Many artists tend to build a community in social media with other artists but struggle to build a following of buyers. The problem might be that they are not targeting buyers.
In the world of selling art, there are different categories of buyers; Collectors, Private Buyers, Gallery Buyers, and Art Patrons.
As a marketing guy at heart, I always start with a clear picture of who my ideal buyer is in order to clearly define my target market so that I can use the most effective method to find, engage, and convert interest into sales.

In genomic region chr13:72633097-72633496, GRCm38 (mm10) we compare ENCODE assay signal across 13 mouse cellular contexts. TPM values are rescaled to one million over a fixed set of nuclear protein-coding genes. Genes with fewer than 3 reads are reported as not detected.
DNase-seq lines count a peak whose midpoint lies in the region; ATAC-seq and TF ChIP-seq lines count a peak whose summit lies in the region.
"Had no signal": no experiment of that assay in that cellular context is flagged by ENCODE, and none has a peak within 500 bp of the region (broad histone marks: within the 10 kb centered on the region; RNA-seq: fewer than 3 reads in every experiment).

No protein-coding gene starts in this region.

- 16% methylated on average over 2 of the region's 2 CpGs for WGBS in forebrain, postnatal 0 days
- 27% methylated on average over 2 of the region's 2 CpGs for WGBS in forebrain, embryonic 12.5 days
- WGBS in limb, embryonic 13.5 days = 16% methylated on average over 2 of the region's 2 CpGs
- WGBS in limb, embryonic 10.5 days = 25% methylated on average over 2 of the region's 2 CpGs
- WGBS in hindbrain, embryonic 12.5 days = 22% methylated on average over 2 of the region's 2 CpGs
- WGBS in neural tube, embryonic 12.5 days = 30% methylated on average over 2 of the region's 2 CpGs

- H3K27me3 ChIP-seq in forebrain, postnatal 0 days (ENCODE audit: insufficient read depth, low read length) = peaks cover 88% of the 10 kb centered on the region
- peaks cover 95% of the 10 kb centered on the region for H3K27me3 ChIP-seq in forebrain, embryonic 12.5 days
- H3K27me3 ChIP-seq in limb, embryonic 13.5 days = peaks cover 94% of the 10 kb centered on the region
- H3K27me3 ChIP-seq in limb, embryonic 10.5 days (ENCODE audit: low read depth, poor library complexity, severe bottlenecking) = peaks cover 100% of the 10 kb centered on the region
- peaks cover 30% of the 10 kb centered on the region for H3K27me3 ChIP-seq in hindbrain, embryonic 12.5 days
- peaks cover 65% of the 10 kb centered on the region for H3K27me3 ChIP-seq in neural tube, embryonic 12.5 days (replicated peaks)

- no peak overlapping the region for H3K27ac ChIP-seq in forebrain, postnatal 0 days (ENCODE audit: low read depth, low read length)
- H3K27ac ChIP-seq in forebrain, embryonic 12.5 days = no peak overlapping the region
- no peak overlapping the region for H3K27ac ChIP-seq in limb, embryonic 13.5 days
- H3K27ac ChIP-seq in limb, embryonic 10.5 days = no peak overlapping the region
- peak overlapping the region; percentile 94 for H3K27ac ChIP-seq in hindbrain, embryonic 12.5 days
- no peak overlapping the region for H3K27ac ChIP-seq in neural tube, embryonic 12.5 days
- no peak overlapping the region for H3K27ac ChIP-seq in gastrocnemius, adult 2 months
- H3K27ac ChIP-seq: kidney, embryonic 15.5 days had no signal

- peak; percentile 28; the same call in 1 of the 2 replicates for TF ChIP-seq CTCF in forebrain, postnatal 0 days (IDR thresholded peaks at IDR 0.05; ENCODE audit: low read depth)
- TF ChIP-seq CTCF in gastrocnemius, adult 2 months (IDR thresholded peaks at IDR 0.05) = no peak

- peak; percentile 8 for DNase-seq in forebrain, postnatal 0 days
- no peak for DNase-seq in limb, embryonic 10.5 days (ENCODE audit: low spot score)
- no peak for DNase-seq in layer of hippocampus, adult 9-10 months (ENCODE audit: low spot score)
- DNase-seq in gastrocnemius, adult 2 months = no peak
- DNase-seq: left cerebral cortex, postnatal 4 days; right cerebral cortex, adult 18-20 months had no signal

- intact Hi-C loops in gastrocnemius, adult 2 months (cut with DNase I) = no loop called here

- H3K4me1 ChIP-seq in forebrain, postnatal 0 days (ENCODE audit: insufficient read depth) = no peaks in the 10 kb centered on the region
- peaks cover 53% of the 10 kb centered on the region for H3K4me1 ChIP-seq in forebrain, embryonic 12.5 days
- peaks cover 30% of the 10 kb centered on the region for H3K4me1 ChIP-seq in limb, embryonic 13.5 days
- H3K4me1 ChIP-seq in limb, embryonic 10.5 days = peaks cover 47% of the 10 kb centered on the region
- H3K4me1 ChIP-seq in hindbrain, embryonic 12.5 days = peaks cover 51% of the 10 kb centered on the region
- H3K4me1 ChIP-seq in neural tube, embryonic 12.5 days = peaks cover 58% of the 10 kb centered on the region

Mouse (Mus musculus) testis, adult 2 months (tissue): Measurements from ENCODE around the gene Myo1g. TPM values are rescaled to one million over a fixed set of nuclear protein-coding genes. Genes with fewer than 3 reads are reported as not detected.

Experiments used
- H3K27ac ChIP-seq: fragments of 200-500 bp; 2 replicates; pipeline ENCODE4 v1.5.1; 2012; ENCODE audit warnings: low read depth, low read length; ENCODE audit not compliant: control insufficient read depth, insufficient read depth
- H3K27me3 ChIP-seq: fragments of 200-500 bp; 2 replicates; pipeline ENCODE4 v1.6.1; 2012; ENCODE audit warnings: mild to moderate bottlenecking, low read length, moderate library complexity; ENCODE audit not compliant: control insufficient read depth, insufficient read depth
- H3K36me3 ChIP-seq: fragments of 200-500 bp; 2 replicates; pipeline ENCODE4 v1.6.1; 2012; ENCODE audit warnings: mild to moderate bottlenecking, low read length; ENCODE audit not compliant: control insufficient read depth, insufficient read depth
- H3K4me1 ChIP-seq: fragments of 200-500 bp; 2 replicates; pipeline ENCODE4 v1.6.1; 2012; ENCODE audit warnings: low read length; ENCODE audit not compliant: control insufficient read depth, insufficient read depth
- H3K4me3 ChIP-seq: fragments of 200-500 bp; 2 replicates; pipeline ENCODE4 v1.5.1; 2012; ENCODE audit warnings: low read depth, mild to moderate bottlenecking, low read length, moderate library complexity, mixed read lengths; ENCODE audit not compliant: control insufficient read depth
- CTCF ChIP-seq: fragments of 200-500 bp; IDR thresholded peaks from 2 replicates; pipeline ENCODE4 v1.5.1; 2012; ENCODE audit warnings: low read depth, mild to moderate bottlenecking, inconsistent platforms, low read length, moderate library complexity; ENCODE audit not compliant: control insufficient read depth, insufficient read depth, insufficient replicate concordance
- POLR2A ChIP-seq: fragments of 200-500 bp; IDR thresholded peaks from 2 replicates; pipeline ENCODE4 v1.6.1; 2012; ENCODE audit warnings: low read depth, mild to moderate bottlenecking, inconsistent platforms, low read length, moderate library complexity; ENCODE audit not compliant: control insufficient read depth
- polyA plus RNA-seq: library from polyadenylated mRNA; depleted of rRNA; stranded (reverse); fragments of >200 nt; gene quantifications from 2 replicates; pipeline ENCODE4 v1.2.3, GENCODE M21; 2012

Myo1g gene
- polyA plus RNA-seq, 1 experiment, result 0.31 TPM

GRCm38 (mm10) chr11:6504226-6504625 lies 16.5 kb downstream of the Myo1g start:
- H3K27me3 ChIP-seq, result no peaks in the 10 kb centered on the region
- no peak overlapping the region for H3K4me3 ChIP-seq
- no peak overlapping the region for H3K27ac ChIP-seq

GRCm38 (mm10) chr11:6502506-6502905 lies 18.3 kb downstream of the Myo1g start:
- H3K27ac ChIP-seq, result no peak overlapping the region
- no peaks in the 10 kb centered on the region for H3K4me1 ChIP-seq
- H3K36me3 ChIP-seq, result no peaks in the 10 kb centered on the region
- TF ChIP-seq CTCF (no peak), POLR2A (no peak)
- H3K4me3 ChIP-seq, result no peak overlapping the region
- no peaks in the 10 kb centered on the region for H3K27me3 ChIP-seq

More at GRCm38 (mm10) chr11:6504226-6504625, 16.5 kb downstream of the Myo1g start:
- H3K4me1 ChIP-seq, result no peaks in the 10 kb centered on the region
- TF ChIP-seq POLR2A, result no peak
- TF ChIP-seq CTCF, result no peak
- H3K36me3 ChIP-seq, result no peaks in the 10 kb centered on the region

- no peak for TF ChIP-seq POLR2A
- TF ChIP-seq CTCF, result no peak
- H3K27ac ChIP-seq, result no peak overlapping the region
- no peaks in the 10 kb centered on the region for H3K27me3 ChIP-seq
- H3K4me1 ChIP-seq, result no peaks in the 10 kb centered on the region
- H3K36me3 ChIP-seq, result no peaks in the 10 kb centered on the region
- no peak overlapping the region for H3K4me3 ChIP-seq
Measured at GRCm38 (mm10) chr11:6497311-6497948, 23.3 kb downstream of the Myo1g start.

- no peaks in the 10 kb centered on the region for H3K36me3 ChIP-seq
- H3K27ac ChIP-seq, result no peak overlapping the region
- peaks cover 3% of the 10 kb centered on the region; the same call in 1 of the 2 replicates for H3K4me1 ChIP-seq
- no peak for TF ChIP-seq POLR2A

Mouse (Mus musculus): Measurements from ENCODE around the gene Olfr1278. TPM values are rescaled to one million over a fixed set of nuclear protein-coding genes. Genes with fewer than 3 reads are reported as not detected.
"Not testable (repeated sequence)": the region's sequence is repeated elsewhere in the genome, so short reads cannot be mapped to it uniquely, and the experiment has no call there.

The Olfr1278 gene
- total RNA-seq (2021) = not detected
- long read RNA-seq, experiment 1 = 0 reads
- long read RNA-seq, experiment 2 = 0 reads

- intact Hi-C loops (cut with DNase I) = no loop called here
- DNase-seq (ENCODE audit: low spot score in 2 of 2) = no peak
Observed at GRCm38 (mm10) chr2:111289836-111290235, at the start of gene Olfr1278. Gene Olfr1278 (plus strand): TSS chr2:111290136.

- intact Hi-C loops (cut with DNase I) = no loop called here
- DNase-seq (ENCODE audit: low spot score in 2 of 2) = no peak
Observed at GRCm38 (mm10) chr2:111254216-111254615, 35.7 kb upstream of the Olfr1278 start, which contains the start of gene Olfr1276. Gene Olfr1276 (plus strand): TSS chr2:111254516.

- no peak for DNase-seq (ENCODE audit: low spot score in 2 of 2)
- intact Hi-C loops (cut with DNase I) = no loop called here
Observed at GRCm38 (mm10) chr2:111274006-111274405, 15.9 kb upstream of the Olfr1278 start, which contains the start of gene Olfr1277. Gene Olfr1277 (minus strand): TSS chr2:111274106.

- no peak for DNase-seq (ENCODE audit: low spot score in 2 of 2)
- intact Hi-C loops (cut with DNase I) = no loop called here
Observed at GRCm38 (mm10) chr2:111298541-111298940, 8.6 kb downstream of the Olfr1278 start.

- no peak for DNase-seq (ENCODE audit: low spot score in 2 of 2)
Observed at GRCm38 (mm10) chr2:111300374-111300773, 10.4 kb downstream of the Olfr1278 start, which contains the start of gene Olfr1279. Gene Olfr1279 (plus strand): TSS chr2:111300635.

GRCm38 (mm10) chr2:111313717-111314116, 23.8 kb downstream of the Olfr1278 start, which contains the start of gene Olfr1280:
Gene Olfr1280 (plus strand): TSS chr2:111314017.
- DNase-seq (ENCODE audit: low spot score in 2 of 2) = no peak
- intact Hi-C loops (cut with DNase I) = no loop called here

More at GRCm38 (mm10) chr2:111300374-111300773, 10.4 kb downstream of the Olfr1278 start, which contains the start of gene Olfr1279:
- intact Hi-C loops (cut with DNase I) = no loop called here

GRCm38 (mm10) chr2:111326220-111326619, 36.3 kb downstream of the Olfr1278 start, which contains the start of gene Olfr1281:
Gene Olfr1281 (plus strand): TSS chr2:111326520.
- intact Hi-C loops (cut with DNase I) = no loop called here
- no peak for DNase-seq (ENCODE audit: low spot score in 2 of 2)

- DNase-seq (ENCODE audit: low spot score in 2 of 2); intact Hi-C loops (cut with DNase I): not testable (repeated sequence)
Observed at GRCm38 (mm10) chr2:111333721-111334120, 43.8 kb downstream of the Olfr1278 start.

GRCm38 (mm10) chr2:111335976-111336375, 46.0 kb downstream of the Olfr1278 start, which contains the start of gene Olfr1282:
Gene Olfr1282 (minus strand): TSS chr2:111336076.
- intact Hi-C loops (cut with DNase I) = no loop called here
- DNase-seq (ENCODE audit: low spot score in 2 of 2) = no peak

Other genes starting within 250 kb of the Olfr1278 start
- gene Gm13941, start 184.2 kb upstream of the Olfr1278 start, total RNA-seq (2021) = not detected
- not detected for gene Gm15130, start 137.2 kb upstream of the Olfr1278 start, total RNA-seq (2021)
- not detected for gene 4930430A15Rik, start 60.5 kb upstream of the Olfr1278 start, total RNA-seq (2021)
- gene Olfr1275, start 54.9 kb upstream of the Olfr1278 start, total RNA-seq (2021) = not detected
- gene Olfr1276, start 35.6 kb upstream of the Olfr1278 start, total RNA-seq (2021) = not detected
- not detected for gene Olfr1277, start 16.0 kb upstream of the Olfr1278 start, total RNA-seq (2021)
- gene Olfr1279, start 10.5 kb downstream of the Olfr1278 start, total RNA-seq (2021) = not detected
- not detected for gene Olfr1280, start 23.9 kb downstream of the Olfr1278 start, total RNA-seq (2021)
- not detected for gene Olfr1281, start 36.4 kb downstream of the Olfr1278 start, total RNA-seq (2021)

For the purpose of this article, I'll use the term Buyer as my umbrella term representing all categories of contemporary art buyers. One-off Buyers Perhaps the largest market for emerging artists in terms of buyers is the one-off or occasional buyer. This is someone who may only buy one or two pieces of art in her lifetime. I'm going to speculate that these buyers do not have a real plan in mind when they buy art, in fact, they may not be hunting for a particular form of art. In reality, this buyer is not easily found, you must be found/discovered by them. However, as the trend for selling art online increases, the one-offs may represent huge market potential. To be found by these buyers requires rather broad exposure through a mix o multiple channels like brick-and-mortar galleries, online galleries, social media, NFT marketplaces, and your own SEO-optimized website. Finally, being found by this buyer requires a commitment to consistently posting your work through photos, videos, and written content. Actually, regardless of which Buyer you're targeting, the quality and frequency of posting your content are foundational. Collectors I think dedicating time and energy to targeting art collectors may have the greatest potential for sales. Many collectors seek emerging artists and can be receptive if you seek to build a relationship. Typically one collector can convert to multiple sales. The other positive aspect of Collectors is it is possible to target them through social media; however, the challenge is the time it takes to find Collectors. Patrons Finding a patron can be a fantastic way to get financial support while you focus on your art, and it's a real possibility. In fact, one of our member artists has a patron. Although getting in on the ground floor of an emerging artist’s career can be a lucrative financial investment, it is universally accepted that the primary motivation for patronization has to be passion; not profits. When collectors want to get involved with young artists or emerging artists it’s because they have a real interest in and love for the work that the artist is making. Finding an art Parton is similar to finding collectors. It takes time and consistent outreach and engagement to nurture relationships. Targeting Methods This is the real meat of this article. As mentioned in other communications, far too many artists focus on vanity metrics like the number of Followers, Likes, and comments. If you're on social media as a channel to sell your art, these metrics are of little value if buyers are not well-represented in your Followers. Don't get me wrong, if you've achieved over 10,000 followers through organic growth it means that you have wide exposure to people who are interested in your art. You have likely been posting regularly and consistently about your art and about yourself as an artist. As noted previously, the Instagram algorithm will ensure that you get into streams of IG users interested in your art. While it's possible to gain Buyers as followers, we're going to explore how you can target buyers and implement an Outbound engagement program to build relationships with people interested in buying art, and more specifically, buying your art. Centers of Contemporary Art Influence Finding centers of influence in contemporary art is one way to find art collectors and patrons. Art collectors follow art publications, art critics, art curators, art advisors, museums, and art galleries (generally in larger art markets). This is an arduous process, but it is one of the only ways you can find art collectors. The best way to take on this task is to build it into your sales strategy and take small steps every day. To make this process of hunting for art collectors and patrons manageable, it's a good idea to zero in on narrow searches and expands outward. For example, find galleries in the largest art market closest to where you live that feature art like yours. This step alone takes time, but you will likely find several galleries in a large market. By the way, be sure to look in your local art market too. I also like searching for and following people that influence collectors, like advisors, curators, and critics. First, when you follow these influencers you are getting exposed to their world and you'll find it very educational...learning more about the world of art will improve your ability to compete. Start following these categories and others that are following the advisors, curators, etcetera. The next step is critical, get engaged. Start Engaging Let's say you discover an art advisor and when you search through her posts you see art similar to yours. After you follow send a DM. But, and this is very important, don't promote your work immediately. Comment about the collection she's been posting and say why you relate to it. This is at most two to three sentences. Then leave it there. Next, google the advisor, and do some research. Next time you reach out say something about an article you read about her or one that she's written. By this time, it's quite possible she may take a look at your posts. My view is that you are much better off with a pic of your work than your face in your bio. This could be just enough exposure to prompt the influencer to take a look. It is also extremely important that you've been consistently making and posting your work. Remember, you want to be discovered by collectors and patrons who are on the search for emerging artists. The process I've described works in your hunt and engagement with all centers of influence. But, it will take time and repeated outreach to start getting noticed. Since Instagram does not help you manage your connections on IG, you'll need to start building your influencer list in a spreadsheet or CRM so you'll be sure to keep nurturing key influencers. In conclusion, remember you are seeking out contacts that either have the potential to buy your work or may have followers that can be potential buyers. You're better off having fewer followers, and follower fewer more targeted IG users than just hoping that building a list of non-targeted followers will result in sales.